Megan Tutty, Master of CHM student

References

Authurs, J. A. 1995 From Wyangarie to Richmond: An Historic Record of the Richmond District of North Queensland. Richmond, Qld: Richmond Shire Council.

Burns, K. 2010 Frontier conflict, contact, exchange: Re-imagining colonial architecture. In M. Chapman and M. Ostwald (eds.), Imagining … Proceedings of the 27th International SAHANZ Conference, pp.70–80. Newcastle, NSW: Society of Architectural Historians, Australia and New Zealand.

Grguric, N. 2008 Fortified homesteads: The architecture of fear in frontier South Australia and the Northern Territory, ca. 1847–1885. Journal of Conflict Archaeology4: 59–85.

Grguric, N. 2010 Staking a claim: Fortified homesteads and their place in Australian settler identity construction.   Archaeological Review from Cambridge 25:47–63.

‘The shearing dispute’  1894 The Queenslander 11 August, p.283. Retrieved 1/3/2014 from http://trove.nla.gov.au/.

Taylorville: A Place of Mystery

Boggy Flat was established by James White in 1871. James White held approximately 21 pastoral leases, covering an area of 1,386 square miles. In 1908 Frederick George Taylor, a famer, renamed Boggy Flat to Taylorville. Taylor is also known as the father of Taylorville. Taylor and his family’s first home was located under the cliffs at Gillen East; their permanent home was completed in 1911 on the Murray.

James White

James White

At Taylorville there was a river landing for paddle steamers, and the Kookaburra and the Queen were constant visitors.

There was a stage coach that ran between Morgan, Renmark and Wentworth (when required), operated by Moody and Plush. F.G. Taylor opened a post office on April 13, 1915; it closed on July 31, 1967. In 1914 F.G. Taylor created the F.G. Taylor and Sons Mail Lorry.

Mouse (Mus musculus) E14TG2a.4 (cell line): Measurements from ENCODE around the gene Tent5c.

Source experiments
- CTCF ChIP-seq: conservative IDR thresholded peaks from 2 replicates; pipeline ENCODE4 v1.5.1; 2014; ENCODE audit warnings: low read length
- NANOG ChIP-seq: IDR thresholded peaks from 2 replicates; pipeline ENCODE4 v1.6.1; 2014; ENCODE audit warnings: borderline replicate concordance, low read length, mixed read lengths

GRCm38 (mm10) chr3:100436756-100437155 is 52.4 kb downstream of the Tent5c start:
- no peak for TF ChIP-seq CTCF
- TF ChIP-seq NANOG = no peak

Mallyons

Mallyons Restaurant

Western’s Flat was part of Taylorville; on the site was a building built in 1841 that was specifically designed as a rest stop for overlanders travelling to Overland Corner. This building is an organic restaurant today known as Mallyons. A hotel was built within the area and the rest stop became a stable for passengers and staff of Cobb and Co. These buildings were also used as a shearing shed in the 1900s during the Second World War and for barn dancing for the adolescents from Morgan and Taylorville.

References

Anon. 1919 The Late Mr F.G. Taylor, The Father of Taylorville. The Murray Pioneer 13 July n.p.

Anon. 2010 Mallyons celebrates a decade of fine food. Riverland Weekly 16 September p.10.

Nunn, J.M. 1994 History of Waikerie: Gateway to the Riverland. Waikerie: Waikerie Historical Society.

Taylor, M. 1995 Taylorville South Australia Towards 2000: “Southward Ho” to Adelaide on The Barque “Himilaya”. Mildura: Victoria.

Using Google Earth in Archaeology

Google Earth and Archaeology.

By Tom Georgonicas

For my 3rd blog post for my directed studies, I thought I would discuss the main program I  decided to use to help complete my report on potential archaeological sites buried under the car parks of Adelaide. I am sure most of you have used Google Earth at some point—either as a way to plot road trips, create maps to a site, make mud maps (I have), or for actual reports and papers. The most widely used version is the free version available online via the Google home page. The better version, dubbed ‘Google Pro’, could set you back around $300.